Curtis Meyer, reporter
Whether one likes fairytale classics, historical biographies, or cautionary tales, one can find it all at Pitt State Theatre this season.
“It’s been wonderful,” said Megan Westhoff, professor of communication and director of PSU Theatre. “I think sometimes for musicals you get people different then when it’s a historical or contemporary play, different people who just show up and are like ‘oh you have theatre on campus?’ and they’ve never heard of it.”
“Once Upon a Mattress” will be the first show of this season, running Oct. 27-30. In this adaptation of the fairy tale the Princess and the Pea, we have Winnifred the Woebegone, a shy and awkward princess who is trying to win the heart of Prince Dauntless. However, the Prince’s mother stands in the way of anyone who tries.
“It kind of takes the traditional fairy tale story and flips it a little bit,” Westhoff said. “The princess is an awkard, somewhat shy person, but she doesn’t care what people think about her, doesn’t try to fit in. Now the prince is the exact opposite, he is kind of the damsel in distress. He is kind of a mama’s boy, mama’s gonna tell him how to act, and he can’t think for himself.”
Westhoff will be the director for this show, a musical, and it will be the only one ran by Pitt State Theatre this Fall/Winter. However, on Dec. 1-2 the Grubbs Theatre will host Theatre Unplugged, free to the public.
“Theatre Unplugged” is student led and run and features numerous different shows. It is the final exam for all the Stage Direction class. However one doesn’t need to be enrolled in the class to participate, whether one wishes to audition or work behind the scenes.
“They are preparing for a public presentation of a one act play,” Westhoff said. “So they learn through the semester how to be a director, then they pick their one act play, they go through the process of securing royalties, which cost money, you have to buy the royalties in order to produce a play, then they have auditions, they cast their show, and then they collaborate. This creates some interesting plays, as there are classmates working together to create a short performance. At the same time you have another classmate overseeing them and telling them what to do. How do you tell your friend, ‘Hey, you need to do better?’ That’s very hard to do.”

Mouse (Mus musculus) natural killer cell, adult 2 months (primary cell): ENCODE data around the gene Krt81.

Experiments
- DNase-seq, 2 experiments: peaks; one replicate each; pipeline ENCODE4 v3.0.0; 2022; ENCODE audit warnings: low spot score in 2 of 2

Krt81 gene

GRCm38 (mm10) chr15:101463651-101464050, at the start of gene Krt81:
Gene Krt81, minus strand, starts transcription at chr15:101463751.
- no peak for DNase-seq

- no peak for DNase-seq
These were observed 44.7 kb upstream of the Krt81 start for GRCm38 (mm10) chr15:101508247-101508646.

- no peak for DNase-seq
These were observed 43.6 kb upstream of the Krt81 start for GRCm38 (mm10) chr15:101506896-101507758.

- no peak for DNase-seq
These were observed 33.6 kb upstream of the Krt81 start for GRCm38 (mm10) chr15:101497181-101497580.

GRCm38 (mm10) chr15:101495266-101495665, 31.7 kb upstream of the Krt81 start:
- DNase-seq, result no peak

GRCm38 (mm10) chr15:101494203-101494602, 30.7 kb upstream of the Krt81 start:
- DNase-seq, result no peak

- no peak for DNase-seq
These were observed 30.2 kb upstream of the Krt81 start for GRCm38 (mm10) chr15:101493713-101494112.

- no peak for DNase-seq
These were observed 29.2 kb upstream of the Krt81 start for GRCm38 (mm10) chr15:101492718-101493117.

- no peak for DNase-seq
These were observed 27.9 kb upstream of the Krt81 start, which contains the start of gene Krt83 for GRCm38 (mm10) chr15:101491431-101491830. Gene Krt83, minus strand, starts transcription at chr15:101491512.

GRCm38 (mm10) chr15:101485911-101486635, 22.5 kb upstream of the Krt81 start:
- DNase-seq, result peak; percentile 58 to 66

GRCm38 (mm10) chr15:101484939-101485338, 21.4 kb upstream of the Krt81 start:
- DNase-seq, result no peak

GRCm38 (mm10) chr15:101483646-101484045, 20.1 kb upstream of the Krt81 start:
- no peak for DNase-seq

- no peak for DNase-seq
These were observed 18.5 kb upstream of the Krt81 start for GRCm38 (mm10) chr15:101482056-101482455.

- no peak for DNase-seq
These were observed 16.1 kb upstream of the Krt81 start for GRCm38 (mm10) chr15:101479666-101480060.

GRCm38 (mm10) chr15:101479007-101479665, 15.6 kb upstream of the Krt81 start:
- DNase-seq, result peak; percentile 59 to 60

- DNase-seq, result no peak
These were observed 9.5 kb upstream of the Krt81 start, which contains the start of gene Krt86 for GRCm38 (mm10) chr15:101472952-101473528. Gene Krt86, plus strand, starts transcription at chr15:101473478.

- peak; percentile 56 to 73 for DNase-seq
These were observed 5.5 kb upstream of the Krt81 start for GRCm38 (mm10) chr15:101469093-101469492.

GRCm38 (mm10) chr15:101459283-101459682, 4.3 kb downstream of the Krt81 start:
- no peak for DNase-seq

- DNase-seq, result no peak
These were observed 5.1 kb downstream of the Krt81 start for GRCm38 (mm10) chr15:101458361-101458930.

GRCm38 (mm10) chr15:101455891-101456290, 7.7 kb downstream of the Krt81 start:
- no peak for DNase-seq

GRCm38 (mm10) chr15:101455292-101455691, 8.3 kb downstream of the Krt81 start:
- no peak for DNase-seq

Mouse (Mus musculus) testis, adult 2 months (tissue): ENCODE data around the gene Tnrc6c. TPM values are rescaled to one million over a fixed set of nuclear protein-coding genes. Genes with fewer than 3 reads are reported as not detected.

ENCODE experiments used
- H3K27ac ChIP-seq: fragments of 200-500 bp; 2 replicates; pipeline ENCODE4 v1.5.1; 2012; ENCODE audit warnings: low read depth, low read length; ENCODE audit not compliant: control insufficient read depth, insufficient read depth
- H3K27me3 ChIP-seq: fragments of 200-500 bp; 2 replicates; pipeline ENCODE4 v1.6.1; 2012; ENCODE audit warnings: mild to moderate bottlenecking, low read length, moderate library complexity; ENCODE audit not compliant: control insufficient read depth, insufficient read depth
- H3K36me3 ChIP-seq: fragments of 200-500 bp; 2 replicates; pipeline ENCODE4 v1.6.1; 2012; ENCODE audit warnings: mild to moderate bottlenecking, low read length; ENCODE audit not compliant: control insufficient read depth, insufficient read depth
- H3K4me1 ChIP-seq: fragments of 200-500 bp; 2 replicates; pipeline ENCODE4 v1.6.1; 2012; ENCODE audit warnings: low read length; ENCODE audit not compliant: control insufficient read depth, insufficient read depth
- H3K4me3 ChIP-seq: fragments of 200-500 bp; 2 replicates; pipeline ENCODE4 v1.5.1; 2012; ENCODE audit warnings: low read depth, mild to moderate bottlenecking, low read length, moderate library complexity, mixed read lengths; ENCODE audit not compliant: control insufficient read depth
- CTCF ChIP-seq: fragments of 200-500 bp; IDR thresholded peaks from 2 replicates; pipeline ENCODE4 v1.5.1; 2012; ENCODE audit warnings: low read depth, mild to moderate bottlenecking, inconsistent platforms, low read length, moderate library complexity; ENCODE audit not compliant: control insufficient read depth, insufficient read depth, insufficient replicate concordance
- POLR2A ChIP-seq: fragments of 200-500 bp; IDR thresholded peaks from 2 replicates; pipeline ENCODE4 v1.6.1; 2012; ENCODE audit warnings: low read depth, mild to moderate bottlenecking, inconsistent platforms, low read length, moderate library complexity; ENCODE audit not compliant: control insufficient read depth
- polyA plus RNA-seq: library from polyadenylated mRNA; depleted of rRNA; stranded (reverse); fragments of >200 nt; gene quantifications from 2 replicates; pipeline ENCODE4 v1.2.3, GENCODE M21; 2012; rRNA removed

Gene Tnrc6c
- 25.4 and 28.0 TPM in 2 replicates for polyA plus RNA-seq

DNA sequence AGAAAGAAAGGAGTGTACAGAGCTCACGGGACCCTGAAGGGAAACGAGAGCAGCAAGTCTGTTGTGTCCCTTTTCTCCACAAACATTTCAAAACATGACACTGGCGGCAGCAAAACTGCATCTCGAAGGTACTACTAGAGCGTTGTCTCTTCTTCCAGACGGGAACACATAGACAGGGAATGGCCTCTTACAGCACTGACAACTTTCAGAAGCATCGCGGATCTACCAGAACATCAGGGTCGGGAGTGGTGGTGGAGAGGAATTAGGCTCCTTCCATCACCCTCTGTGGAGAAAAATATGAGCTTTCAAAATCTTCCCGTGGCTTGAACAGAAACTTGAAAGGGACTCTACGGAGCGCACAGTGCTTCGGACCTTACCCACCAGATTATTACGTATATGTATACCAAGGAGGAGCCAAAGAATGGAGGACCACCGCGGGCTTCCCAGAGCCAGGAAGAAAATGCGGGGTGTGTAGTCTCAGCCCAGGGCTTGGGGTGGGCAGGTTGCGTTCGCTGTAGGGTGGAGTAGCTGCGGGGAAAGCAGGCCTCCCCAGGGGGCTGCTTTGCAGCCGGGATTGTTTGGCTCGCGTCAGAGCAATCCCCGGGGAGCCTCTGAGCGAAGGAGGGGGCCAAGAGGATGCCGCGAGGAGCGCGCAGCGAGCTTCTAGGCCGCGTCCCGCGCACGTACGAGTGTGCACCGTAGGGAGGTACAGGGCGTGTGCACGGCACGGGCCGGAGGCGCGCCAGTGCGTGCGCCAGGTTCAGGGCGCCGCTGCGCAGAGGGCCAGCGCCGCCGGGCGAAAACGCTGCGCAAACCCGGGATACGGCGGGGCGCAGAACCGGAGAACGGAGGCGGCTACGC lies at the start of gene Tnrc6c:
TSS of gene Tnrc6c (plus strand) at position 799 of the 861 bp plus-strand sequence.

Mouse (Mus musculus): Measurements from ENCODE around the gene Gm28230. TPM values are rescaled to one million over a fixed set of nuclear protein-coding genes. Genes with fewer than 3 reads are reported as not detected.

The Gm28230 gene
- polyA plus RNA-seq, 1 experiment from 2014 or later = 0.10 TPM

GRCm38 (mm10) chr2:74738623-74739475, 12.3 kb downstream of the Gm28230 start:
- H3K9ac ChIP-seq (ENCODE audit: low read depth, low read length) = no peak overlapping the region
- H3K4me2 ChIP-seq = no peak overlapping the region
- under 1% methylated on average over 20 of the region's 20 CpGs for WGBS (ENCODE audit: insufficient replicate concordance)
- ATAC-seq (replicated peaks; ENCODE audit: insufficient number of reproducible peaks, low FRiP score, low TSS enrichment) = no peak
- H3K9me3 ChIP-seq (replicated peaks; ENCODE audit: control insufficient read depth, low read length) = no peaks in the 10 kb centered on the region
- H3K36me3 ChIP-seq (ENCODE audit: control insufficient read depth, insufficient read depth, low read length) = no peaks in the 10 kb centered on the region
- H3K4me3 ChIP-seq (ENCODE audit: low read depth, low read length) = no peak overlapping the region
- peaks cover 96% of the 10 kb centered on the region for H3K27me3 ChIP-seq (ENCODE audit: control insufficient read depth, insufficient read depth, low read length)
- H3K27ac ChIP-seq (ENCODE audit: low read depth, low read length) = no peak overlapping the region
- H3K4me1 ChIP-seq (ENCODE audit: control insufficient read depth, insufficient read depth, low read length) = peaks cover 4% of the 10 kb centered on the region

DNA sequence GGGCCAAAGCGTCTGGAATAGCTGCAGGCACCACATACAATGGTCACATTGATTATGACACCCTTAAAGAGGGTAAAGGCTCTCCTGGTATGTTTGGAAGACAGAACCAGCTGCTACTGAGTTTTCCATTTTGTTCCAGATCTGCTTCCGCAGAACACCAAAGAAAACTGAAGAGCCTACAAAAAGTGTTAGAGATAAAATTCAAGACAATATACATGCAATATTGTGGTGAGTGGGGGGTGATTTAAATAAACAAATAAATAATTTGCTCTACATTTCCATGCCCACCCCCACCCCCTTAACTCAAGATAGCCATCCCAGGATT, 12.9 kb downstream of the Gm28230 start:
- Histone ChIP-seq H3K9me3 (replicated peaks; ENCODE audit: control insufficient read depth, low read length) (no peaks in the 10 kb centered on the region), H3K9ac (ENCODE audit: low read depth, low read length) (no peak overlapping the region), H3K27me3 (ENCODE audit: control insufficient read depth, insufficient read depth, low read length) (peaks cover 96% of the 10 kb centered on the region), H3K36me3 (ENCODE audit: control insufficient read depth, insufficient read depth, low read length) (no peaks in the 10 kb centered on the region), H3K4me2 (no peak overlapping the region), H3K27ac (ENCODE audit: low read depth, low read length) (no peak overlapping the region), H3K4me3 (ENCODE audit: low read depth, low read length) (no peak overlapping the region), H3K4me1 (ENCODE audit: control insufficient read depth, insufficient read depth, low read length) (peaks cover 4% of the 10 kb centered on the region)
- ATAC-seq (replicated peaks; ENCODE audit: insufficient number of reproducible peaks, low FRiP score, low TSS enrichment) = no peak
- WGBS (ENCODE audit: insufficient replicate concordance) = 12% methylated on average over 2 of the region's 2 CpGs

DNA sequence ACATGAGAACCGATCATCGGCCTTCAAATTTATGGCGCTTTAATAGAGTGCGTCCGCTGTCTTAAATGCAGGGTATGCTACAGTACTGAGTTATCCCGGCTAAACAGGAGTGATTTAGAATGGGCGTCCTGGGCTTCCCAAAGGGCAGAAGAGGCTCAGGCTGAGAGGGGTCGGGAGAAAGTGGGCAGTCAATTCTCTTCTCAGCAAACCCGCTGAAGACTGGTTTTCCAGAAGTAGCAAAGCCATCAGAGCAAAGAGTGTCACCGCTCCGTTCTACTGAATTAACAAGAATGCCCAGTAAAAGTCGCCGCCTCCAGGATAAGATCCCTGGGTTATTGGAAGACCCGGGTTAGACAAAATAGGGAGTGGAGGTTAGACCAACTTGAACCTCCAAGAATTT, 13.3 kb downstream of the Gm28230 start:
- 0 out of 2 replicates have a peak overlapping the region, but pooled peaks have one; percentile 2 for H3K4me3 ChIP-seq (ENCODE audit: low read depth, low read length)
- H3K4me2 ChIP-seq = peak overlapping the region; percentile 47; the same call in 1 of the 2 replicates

The theatre will reconvene on Feb. 23 through 26 for a historical play called “Emilia.” Based on a real person, Emilia Bassano is believed to be the “dark lady” in Shakespeare’s Sonnets. However, all that does is overshadow her own accomplishment as the first woman to publish a collection of poetry.
“Shakespeare is more well known, he is a well-known playwright, so he was sometimes known for taking works of others,” Westhoff said. “This is an all-female show, it looks at the character of Emilia at three different times of her life, and is played by three different women. It looks at gender in society, it looks at status.”
The final show will be on April 20-23. The play adaptation of the book “Animal Farm,” written by George Orwell, it is a tale warning of the dangers posed by totalitarianism. When the animals on Mr. Jones’ farm decide that they aren’t getting treated correctly, they revolt, under the guidance of Major the Pig. Things go smoothly, until Napoleon the Pig starts to use his power corruptly and threatens to ruin the animals’ hard fought freedom.
Tickets are free for anyone with a valid student ID, and can be picked up at the PSU ticket office.